I had a 55, of unknown age, that I used for 3 or 4 years, sold to a friend, and a year in it sprung a leak.

I also have two 55s that do leak, they were both resealed and only lasted 2 years before becoming porous again.
That's really interesting that one could reseal a tank and have it fail in a short time. I hadn't even considered that.
 
Blue Bea
Member
WiFi said:
I never touch or scrub my seals at all just for that reason. When I got Into tanks in my adult years, my roommate bought a 5 gallon tank and I saw her cleaning it one time and was using a scrubber pad on her seal to get diatoms off.. needless to say her tank leaked after about 6 months.
YIKES!!!
 
FishFish221
Member
spreizfus said:
I have had an inexpensive 20 gallon long for about 3 years now. Part of the silicone has started to peel up, maybe from wiping algae off with a sponge. I can't help but think some day it will leak. At least I have two 10s that I can use in an emergency. Thanks everyone for the excellent replies!
That's why I never clean my seals (my 29 gallon's seal is covered in dried algae). Never even touch my seals and my 15 year old 29 gallon didn't need any reseals.
 
~EverythingsSoSawbwa~
Member
Pishies , how old is your 2 foot tank?
 
goldface
Member
Longest I had a tank running was 8-9 yrs and never leaked.
 
Pishies
Member
~EverythingsSoSawbwa~ said:
Pishies , how old is your 2 foot tank?
My 2 foot is 20 - 25 years old! I just set it up again after it sitting in the shed for 20 years. Oh dear, worried now
 
fissh
Member
I have a 100 gallon that I sold 36 years ago, and bought it back 2 years ago that has never been resealed and has never leaked! I also owned a LFS that had 235 tanks for 26 years, and had less than 10 leakers that whole time.
DSCN4477.JPG
 
Dcchillin
Member
fissh said:
I have a 100 gallon that I sold 36 years ago, and bought it back 2 years ago that has never been resealed and has never leaked! I also owned a LFS that had 235 tanks for 26 years, and had less than 10 leakers that whole time.
DSCN4477.JPG
That is a beautiful tank...
 
  • Thread Starter
spreizfus
Member
fissh said:
I have a 100 gallon that I sold 36 years ago, and bought it back 2 years ago that has never been resealed and has never leaked! I also owned a LFS that had 235 tanks for 26 years, and had less than 10 leakers that whole time.
DSCN4477.JPG
Wow! You had 95% of your tanks go for 26 years without leaking. I'll bet they were well made. The same can be said for your 100 gallon for sure. I think next time I'll look closer at the quality of the tank I buy.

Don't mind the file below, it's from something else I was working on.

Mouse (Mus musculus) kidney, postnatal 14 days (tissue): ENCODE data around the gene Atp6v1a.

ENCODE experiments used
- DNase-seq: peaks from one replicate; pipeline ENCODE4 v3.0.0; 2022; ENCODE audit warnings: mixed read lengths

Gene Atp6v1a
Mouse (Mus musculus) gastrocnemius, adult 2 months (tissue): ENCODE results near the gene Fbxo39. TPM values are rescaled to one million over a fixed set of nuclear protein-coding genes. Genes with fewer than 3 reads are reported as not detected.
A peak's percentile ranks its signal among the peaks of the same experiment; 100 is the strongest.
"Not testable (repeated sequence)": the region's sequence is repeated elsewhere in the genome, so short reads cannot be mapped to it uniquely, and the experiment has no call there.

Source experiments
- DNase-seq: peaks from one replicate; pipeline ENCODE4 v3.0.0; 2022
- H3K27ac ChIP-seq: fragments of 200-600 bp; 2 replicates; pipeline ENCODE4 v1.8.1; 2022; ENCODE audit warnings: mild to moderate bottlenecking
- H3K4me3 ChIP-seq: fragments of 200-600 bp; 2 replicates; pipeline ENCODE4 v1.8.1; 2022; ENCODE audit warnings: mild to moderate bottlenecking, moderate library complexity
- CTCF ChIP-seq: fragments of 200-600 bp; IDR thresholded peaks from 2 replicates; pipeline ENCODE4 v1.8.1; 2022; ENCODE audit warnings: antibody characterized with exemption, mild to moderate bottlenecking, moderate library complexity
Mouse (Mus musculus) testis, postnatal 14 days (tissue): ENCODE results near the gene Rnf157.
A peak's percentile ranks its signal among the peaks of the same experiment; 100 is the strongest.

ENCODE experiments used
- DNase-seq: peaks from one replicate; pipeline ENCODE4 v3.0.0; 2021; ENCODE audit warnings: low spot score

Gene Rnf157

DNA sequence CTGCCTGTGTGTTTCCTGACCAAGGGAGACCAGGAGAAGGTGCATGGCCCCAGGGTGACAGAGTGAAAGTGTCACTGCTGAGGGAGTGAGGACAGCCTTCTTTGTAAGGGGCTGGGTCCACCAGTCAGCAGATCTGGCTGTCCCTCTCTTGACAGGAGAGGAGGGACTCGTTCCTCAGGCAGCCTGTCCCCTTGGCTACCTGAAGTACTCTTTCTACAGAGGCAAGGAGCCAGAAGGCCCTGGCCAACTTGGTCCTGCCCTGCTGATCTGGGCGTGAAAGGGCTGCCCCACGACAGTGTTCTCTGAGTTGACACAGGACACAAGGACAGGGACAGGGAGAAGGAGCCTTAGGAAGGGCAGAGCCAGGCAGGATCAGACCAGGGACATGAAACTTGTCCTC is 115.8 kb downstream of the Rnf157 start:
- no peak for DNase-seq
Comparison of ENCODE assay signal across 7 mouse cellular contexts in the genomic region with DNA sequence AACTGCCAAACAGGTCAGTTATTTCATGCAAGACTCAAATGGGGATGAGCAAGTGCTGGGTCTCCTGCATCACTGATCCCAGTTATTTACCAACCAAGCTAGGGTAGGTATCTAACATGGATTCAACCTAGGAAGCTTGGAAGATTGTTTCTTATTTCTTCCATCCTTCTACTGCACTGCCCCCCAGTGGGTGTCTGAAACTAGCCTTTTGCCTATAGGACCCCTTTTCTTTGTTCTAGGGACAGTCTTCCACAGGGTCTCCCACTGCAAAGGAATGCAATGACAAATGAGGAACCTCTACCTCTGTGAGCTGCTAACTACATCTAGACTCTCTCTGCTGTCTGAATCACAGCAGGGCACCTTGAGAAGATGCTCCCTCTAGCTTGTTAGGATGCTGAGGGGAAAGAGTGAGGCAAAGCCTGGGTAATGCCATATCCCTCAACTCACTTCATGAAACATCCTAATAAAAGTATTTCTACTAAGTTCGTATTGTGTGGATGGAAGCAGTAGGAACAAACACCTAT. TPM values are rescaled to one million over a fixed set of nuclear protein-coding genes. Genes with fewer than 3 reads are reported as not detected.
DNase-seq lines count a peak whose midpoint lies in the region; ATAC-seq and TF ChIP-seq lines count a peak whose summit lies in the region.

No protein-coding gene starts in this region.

Redshark1
Member
This is a question that is impossible to answer as there are so many variables.

My 110 gallon aquarium has been set up since 1989 and it was secondhand when I bought it, dating from the 1970s.

However, it is a good quality one built by Jeff Allam (later known as Juwel Aquariums).

On the other hand it is on a pretty crummy stand (cupboard) made of chipboard that has been affected by spilt water. This may eventually be the cause of it's demise.


Aquarium 6' Steve Joul 25.08.07 001 - Copy.jpg
 
Jayd976
Member
My 90 gallon has been running for about 10yrs no leaked and I bought it off someone else so not sure how long they had it running.

I had a 29 gallon spring a leak after I had it for 6yrs or so but again it was also used and not sure how long they had it.

I'm sure every tank is different depending on how well it was manufactured how many times it's been moved and how many times it sat dry and for how long.
 
NavigatorBlack
Member
I become cautious at 12 years. It's an abitrary number.
I have had 4 leakers out of maybe 100 tanks owned in my life. 2 were from a local start up that failed. When I checked them after, they were really badly siliconed. The other two were older tanks that had endured 3 moves and probably had lasted 15 years. One was a catastrophic split (a 77 gallon), one was a slow leaker.

So I the normal run of things, I have had one real failure in a quality tank, the 77. I had it for 10 years, second hand though. I have no idea how long it was used before.

I have 45 tanks in my fishroom. The oldest I haven't resiliconed is 26 years old. I have a bunch of 25 to 22 year old 15 gallons.
The most untrustworthy ones are thin glass 10 gallons of recent cost cutting manufacture. Beware of really lightweight tanks with no rims. I also would not trust a 3 foot/one metre tank without a cross brace on top of the frame. Now, I have a 20 year old 60 with no centre brace, but it is set up close to the drain on the basement floor, and is only used for fry raising.
 
adsm08
Member
spreizfus said:
That's really interesting that one could reseal a tank and have it fail in a short time. I hadn't even considered that.
Well looking at the seals on these tanks I suspect the technique was not up to industry standards. I appears that he identified the likely place for the leak and then just ran a bead of new silicone over that spot for about an inch in either direction from where he thought it was. I am not surprised that they leak. I plan to tear them apart and rebuild them.